Since the dynamic of belongingness hasn’t been widely appreciated, some of its component elements haven’t been widely understood. Nevertheless, a few people have addressed the interpersonal sphere in some practical ways. The term “stroke” was coined by Dr. Eric Berne, a psychiatrist who in the 1960s developed the theory and method of Transactional Analysis. He used it in his best-selling book, Games People Play. Berne meant a stroke in the sense of the nonverbal equivalent of a pat on the shoulder, and could consist of an appreciative glance, a gesture of recognition, a kind or encouraging word. Strokes can be subtle, the little and even unconscious signals exchanged among people that make for the sense of community—murmurs of approval, nods, smiles, and the like. Dan Goleman’s 2006 book, Social Intelligence, expresses a heightened appreciation of this pervasive dynamic.

Another interesting term that overlaps with strokes is “attention,” as in the phrase, “Oh, he just wants attention.” Observers of children’s behavior, though, will note that if positive attention isn’t available, children will provoke attention by behaving in a negative fashion. Scolding is no fun, but it’s actually better than being ignored.

Berne and others in the field of Transactional Analysis note that people need a certain unspecified number of strokes every day. When one is getting enough strokes one feels belongingness. It’s more than ten and probably less than ten-thousand. Let’s imagine for illustrative purposes that people need, say, about 400 strokes a day. These can be glances of recognition—the “hey, I know you” eyebrow flash—, smiles, pats, shaking hands, rooting for your team on television, and so forth. Note that strokes can be real or illusory or some mixture of both.

Of course, you tend to get and give strokes more easily by living in a tribe where everyone knows you, and more if you play a useful role. On the other hand, you can easily fall into a deficit by living in a big city where folks tend not to look at you when you walk by. The various traditional sources of feeling a sense of roots or belonging-ness—neighborhood, family, job, and the like, to be discussed further on, supplied strokes. In our postmodern era we have to learn to find new creative sources of strokes just as we need to find new sources of energy (substituting sun or wind or whatever for oil).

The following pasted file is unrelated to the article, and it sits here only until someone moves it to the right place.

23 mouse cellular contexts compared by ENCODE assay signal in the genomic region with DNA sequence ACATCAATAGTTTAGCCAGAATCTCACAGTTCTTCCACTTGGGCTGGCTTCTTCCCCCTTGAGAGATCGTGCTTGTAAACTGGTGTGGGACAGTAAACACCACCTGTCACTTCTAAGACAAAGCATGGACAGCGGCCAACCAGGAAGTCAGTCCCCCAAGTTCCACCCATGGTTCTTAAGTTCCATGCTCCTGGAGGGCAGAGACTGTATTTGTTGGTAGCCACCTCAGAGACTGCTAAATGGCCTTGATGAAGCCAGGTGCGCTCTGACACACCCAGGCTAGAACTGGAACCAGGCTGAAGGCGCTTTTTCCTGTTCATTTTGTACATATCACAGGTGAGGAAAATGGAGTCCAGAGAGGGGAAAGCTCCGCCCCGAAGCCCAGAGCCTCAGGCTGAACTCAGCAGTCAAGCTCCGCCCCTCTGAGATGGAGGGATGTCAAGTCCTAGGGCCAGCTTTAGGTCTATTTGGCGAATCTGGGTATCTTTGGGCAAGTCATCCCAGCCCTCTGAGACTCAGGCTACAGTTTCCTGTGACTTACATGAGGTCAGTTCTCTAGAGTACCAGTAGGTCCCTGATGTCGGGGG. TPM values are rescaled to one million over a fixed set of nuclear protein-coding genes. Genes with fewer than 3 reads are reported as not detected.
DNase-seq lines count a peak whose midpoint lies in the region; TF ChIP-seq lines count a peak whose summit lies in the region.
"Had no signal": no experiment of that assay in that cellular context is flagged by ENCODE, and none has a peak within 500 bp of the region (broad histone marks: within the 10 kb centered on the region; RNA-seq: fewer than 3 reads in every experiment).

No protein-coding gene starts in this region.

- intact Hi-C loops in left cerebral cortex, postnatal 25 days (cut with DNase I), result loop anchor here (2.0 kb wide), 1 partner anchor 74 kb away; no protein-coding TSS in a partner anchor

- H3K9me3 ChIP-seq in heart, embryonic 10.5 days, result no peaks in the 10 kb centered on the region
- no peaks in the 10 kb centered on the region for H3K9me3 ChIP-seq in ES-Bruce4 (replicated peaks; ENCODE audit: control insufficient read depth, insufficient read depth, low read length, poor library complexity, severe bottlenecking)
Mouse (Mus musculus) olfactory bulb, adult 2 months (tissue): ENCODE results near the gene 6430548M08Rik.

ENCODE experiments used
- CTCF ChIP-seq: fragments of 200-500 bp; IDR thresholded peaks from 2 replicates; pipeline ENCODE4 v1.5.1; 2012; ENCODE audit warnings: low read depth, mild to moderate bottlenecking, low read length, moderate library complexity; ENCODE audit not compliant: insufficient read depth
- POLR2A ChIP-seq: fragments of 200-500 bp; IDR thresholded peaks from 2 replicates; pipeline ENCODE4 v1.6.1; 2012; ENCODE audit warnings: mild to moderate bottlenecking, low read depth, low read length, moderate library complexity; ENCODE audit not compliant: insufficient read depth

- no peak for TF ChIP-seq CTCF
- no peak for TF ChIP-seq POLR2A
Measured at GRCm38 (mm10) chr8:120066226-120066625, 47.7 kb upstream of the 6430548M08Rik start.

An Unconscious Dynamic

Because our culture doesn’t talk about this dynamic—in part because few really understand it clearly—, most people don’t learn to realize what’s going on inside them. Sure, words like loneliness, alienation, isolation, existential “angst,” and other terms have been thrown around, but most people feel shame and guilt about somehow being inadequate or otherwise personally deficient for feeling this way. Or they may feel resentment and yet don’t know whom to blame. This may also be due to the fact that much of our psychology has been oriented to the individual, implying that society as a whole is not to be challenged. The assumption still operates that healthy people can adjust and therefore that’s what we should try to do.

The feminist movement, though, arose as a challenge to this. A pressing issue in the 1950s and 1960s was the plight of the housewife living in a suburban “nuclear family” situation. It was a terribly isolated existence and the prospect of another day with demanding children for many women generated a net drain rather than surfeit of strokes. So many women were complaining to their family physicians of symptoms associated with anxiety and depression and were then given tranquilizers (which had become a little safer than their more dangerous earlier sedatives). But the real diagnosis was that they were a little “stir crazy.” It wasn’t yet appreciated that trying to adjust to an unhealthy situation may itself be unhealthy.